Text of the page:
Looking back on my selection, I realize these women all have one major thing in common—an absolute pride and confidence in their femininity, and not femininity as defined by the upper echelons of society (“don’t eat too much, wear this/not that, always be sweet not sassy”). The way they dress is so far removed from a man’s opinion or what mainstream culture dignifies as enviable—they all push the envelope in their own ways, by simply being themselves. Like the rest of us, their style and personalities transform over time, but their integrity—their identity—is always unabashedly front and center. So many bloggers seem to be putting on, whether it be by using gigantic words incorrectly (oy vey, enough already), proselytizing about what we must wear and what we absolutely shouldn’t, or setting a dangerous example to young women by shrinking before our eyes and enabling a message of conformity. The aforementioned ladies are the absolute antithesis of that, and thank goodness.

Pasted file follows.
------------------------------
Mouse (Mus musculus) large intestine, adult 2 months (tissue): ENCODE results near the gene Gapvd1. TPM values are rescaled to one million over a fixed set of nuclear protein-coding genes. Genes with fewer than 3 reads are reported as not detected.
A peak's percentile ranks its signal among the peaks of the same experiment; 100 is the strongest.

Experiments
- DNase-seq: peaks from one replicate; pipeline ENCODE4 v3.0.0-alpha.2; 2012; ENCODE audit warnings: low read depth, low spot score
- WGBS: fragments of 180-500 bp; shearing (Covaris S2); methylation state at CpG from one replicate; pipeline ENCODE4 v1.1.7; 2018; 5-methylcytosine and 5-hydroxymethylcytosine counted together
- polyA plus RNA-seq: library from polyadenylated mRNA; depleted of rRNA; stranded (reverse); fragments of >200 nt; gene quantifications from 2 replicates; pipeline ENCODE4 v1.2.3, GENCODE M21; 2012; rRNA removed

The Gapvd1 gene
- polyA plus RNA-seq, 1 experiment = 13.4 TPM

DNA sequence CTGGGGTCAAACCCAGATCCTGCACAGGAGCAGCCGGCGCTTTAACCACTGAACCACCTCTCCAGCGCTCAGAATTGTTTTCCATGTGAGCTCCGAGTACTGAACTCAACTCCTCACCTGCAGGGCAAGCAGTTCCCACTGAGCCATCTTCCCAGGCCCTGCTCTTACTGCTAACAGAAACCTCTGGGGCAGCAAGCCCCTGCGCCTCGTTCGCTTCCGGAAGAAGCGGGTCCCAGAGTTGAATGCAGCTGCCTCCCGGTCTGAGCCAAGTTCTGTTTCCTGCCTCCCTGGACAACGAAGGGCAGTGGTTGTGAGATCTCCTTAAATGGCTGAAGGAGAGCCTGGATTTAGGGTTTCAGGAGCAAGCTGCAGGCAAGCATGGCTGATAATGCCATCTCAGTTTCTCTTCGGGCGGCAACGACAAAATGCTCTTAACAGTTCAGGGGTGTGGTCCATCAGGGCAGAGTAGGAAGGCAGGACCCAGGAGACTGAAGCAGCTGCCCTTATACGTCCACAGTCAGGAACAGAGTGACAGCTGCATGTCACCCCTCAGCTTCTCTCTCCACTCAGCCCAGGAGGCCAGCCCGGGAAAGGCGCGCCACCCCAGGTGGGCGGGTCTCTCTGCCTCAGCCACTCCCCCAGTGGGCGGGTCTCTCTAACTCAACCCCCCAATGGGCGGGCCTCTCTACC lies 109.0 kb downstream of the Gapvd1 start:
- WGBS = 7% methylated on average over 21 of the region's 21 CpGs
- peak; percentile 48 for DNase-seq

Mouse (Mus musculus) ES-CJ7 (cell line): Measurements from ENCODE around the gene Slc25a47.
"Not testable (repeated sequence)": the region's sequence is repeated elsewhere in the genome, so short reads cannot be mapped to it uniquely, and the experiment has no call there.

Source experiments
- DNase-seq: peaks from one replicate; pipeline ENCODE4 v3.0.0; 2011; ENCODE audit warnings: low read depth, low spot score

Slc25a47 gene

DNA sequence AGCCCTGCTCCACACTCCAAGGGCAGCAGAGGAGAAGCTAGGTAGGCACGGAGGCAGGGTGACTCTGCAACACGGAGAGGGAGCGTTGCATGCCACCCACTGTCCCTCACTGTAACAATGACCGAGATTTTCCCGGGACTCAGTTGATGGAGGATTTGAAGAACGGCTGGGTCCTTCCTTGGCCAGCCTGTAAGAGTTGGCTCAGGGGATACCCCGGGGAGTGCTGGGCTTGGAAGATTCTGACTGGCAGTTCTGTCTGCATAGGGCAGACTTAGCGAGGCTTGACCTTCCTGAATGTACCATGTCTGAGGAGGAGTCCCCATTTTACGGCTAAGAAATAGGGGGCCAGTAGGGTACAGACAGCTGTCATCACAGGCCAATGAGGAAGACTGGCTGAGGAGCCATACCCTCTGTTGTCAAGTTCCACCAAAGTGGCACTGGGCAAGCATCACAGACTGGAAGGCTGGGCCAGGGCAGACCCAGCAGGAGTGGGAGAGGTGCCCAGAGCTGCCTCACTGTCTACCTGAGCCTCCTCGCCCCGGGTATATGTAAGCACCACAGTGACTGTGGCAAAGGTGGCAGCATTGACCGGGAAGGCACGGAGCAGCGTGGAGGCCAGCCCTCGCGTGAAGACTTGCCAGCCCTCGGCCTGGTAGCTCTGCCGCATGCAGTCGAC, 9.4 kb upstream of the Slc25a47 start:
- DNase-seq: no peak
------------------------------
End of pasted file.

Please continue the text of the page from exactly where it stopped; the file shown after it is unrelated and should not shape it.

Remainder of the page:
Other favorites include: Stop It Right Now’s Jayne Min; Maria Van Nguyen; Hanna Stefansson; Columbine Smille; Harper & Harley; Marta Cygan of Life of Boheme; Jeanne Damas; Karoline Andersson; Shini Park of Park & Cube